Set up safe obstacle race at home, or enrol in a gymnastics class. Allow children to hone their gross motor skills by pushing their limits and taking risks. Let them climb those trees- even a two year old can surprise you!
- PRETEND PLAY
Pretend play involves multitudes of imagination and often very abstract ideas that are simply put, the very core of creativity. Pretend play toys include (not gender specific) all kinds of dolls and figures, vehicles, gardening tools, kitchen tools, and specifically pretend play sets available under that heading in the market.
But more often than not, kids will pick up stones and leaves and pretend that they are airplanes, a bedsheet over a chair becomes a house and why not? You don’t need to have “pretend play” toys to play imaginary games. This is what creativity is. As a parent, I’d say, watch from a distance wthout trying to correct a child’s ideas of how things work- refrain from showing them how to play with their toys, instead stand back and be amazed!
5. USING THEIR HANDS
Fine motor skills are getting fine tuned at this age and children will keeping practising until they hone their skills. Be observant of what your child is able to do, create specific tasks to offer them exercises and keeping increasing the challenge level.
Fine motor skills activities include crayon grip, handling a spoon, using tongs, placing items in finger sized slots with accuracy (for example rubberbands on a straw), usinga paintbrush, working with blocks, stamping images, tearing and crushing paper, peeling off stickers, pasting them within small shapes- you get the drift…
6. MESSY PLAY
Messy play can become your go-to activity once a child has reached a saturation point and needs to cool off or calm down- Divert the first signs of a tantrum with messy play, control their rushing impulses by directing their attention to sand play, water play, mud play, grains of rice or some slime – BUT ALWAYS UNDER ACTIVE ADULT SUPERVISION.
7. SOLVING PUZZLES
Simple puzzle games like matching colours, mother to baby, parts of a whole -are a wonderful activity to engage in actively with a child. Under guidance of an adult who is spending time playing with them, they learn to make associations and work out solutions to problems. Puzzle games can be used to “teach” any concept ranging from shapes and colours to members of a family, plants, animals, space exploration- whatever you choose to work with. Be experimental, make DIY puzzles and engange in some bonding time with your little one.
8. FREE ART
Free expression of art is an extremely calming activity for 2 year olds. Offer them a large sheet of paper, some crayons or paints, maybe throw in some foam stamps or a paintbrush, or cotton and let the child be free- to create, to create a mess and express himself. Not only do they immensely enjoy this activity of not being “taught” but having the pressure to draw something specific- you can see them create wonders and tell you stories of what they are creating later! And you end up with creations to cherish and keepsakes to treasure forever!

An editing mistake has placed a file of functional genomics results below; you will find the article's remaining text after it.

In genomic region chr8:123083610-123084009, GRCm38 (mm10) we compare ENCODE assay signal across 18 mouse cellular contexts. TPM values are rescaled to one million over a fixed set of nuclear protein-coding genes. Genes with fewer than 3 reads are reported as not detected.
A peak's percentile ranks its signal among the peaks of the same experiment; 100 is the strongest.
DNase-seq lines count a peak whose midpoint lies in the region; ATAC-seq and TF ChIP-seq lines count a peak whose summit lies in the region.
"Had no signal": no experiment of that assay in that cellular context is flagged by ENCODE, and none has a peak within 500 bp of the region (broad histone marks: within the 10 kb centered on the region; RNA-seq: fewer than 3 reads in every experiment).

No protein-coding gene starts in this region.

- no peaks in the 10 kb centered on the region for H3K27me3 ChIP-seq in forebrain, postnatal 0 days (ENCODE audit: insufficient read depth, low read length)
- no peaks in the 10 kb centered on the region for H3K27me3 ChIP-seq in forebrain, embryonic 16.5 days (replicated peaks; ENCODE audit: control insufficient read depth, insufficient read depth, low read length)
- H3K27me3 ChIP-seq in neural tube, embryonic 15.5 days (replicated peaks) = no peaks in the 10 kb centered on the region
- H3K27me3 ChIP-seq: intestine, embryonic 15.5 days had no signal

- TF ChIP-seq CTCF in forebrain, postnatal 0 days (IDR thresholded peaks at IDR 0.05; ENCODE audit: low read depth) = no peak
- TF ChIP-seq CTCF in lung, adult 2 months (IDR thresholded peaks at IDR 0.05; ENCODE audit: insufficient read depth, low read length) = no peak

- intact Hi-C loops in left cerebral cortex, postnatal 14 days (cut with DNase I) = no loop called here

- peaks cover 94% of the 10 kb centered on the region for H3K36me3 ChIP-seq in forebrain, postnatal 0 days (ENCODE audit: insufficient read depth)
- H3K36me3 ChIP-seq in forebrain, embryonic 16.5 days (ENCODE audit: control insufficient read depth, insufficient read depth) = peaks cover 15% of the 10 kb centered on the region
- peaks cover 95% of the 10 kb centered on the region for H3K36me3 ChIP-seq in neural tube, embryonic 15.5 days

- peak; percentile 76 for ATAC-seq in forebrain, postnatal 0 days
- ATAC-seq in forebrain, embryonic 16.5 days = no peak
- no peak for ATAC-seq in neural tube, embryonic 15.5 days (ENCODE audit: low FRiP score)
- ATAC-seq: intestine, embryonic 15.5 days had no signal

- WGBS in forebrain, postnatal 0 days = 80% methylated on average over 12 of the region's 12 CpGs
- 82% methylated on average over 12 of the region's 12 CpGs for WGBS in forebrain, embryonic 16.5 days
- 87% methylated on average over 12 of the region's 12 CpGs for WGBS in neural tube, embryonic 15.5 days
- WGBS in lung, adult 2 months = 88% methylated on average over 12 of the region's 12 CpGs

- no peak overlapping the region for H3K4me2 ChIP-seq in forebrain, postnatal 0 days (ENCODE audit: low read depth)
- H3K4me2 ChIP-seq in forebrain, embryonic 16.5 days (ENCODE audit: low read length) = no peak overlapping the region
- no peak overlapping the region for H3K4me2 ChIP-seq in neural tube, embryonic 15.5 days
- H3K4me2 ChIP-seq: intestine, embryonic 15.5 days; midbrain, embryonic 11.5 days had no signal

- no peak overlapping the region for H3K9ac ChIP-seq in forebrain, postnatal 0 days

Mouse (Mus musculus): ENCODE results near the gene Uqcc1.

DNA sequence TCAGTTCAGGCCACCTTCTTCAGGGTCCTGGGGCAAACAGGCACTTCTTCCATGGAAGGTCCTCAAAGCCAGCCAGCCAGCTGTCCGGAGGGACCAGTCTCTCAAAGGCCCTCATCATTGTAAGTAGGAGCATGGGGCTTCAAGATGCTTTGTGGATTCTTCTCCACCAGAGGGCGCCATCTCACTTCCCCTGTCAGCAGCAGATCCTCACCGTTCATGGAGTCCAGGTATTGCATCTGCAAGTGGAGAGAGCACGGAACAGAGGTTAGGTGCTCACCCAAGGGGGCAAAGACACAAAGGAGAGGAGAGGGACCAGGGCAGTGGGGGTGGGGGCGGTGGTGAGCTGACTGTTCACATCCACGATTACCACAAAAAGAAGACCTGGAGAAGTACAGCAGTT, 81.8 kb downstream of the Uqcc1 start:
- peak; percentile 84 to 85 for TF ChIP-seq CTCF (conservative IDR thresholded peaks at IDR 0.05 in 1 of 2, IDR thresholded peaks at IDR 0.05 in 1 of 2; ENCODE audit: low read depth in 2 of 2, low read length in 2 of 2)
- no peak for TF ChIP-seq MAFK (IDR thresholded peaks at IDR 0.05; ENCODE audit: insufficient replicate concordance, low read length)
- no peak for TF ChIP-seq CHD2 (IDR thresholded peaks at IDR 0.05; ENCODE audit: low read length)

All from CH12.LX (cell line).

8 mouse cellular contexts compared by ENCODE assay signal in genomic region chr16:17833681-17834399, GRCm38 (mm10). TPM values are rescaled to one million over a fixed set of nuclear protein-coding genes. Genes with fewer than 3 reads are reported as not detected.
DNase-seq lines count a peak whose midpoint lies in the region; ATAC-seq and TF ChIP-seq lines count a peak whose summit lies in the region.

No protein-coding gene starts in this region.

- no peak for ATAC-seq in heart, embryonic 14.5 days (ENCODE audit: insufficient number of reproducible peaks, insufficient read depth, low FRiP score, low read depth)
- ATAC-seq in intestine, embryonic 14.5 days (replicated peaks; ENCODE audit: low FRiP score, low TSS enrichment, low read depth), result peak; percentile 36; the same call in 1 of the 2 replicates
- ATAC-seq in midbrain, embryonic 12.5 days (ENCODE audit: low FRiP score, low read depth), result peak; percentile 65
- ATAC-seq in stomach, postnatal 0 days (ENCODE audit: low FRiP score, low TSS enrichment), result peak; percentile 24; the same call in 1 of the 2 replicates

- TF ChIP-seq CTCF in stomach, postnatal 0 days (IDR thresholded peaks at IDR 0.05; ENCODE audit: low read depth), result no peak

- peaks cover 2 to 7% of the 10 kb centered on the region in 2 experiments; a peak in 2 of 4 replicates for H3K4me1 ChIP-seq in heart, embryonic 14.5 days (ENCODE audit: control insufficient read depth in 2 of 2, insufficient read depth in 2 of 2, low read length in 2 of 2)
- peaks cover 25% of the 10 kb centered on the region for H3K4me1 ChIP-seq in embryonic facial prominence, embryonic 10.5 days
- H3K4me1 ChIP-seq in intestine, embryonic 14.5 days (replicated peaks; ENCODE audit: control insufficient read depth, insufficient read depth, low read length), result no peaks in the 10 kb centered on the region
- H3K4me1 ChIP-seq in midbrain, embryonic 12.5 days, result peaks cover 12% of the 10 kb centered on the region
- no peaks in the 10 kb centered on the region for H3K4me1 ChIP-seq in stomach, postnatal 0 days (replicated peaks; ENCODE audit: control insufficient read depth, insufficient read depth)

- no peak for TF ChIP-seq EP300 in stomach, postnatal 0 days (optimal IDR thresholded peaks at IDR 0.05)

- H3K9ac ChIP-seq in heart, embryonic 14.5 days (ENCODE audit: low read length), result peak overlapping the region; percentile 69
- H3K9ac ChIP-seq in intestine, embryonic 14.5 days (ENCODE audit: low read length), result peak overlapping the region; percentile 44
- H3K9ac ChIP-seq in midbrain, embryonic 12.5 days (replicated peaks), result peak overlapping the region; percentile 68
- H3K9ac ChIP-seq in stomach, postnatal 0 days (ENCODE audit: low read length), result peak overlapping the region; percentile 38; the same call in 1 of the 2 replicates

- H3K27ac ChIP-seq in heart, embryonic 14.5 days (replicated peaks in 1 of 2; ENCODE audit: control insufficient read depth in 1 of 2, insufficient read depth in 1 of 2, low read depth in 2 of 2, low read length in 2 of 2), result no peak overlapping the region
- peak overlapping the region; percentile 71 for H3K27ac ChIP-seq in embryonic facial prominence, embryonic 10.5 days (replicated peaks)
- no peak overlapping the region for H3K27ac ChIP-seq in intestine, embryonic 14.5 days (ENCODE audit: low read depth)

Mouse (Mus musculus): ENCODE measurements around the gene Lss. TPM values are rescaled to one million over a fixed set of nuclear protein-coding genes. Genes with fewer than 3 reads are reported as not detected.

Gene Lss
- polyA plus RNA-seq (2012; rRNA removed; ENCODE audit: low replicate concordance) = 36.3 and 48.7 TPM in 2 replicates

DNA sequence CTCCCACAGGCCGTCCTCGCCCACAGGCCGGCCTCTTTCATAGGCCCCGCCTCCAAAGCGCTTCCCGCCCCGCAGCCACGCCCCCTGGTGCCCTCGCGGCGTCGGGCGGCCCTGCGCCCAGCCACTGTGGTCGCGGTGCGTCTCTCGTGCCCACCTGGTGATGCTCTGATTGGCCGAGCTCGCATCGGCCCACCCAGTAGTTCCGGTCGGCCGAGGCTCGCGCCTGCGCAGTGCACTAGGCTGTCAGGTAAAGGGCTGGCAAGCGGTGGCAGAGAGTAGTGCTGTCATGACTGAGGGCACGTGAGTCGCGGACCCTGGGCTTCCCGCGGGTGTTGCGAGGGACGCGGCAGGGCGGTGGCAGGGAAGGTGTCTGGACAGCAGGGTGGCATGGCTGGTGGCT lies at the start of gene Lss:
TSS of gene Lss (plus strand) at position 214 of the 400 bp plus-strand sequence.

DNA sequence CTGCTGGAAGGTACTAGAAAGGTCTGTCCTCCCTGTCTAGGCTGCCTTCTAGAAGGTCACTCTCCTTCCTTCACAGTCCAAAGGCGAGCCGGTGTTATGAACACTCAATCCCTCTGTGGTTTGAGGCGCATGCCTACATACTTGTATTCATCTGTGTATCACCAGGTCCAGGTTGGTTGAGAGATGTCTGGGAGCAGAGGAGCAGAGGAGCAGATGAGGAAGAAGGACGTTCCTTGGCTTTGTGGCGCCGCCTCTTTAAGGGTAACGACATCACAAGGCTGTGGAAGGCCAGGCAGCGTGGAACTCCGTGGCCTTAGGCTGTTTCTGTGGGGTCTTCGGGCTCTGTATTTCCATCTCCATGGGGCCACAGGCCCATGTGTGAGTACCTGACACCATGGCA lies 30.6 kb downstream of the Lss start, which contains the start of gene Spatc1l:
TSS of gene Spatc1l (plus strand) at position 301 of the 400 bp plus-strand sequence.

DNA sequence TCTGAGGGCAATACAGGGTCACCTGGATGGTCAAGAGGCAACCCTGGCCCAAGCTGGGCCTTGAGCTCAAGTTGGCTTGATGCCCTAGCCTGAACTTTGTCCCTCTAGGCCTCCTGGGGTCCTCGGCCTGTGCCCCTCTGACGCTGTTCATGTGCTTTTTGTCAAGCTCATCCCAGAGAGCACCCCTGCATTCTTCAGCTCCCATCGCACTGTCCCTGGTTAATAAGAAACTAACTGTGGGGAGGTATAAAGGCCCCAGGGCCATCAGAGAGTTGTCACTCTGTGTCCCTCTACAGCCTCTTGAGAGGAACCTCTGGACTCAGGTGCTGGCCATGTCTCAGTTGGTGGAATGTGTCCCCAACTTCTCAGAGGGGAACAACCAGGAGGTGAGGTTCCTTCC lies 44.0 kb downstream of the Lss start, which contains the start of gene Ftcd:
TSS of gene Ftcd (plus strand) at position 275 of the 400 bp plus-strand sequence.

9. STORIES ND ROLE PLAY
Children’s literature has some classics- research on them- see what fits your style and what you’d like your child to read and take back from a book and invest in it. Even if you feel your child doesn’t really enjoy books, spare half an hour a day for reading. And Animate. Stories have the power to awaken excitement in a child- to take them to imaginary worlds and think out of the box.
Add to reading and story telling a dash of role play- you have it- the perfect mix for a child who lives in wonder, can make up tales to inspire and entertain. WOuldn’t you love to have someone like this around you all the time?
10. HELPING AROUND THE HOUSE
This point- of allowing a child to get involved in household tasks- largely taking inspiration from the “Practical Life ” activities under the Montessori method- empowers a child to take control of his body and get independent. Taking Maria Montessori’s observations on child development in all seriousness, at 6 months when we offered Miss A water out of a tumbler (no, we never did bottles with nipples!) we started off with glass tumblers! And she learned to respect that this item was fragile. I allowed her to wipe clean delicate crockery from the start and we’ve had NO breakages from her ever.
Allow the child to be involved in household tasks- from hanging out clothes to folding laundry, to washing their toys, whisking eggs and adding that dash of salt- It empowers them and teaches them from a young age how to conduct themselves around the place.
Tame those twos and you’ll see that terrible was nothing more than a wild perception!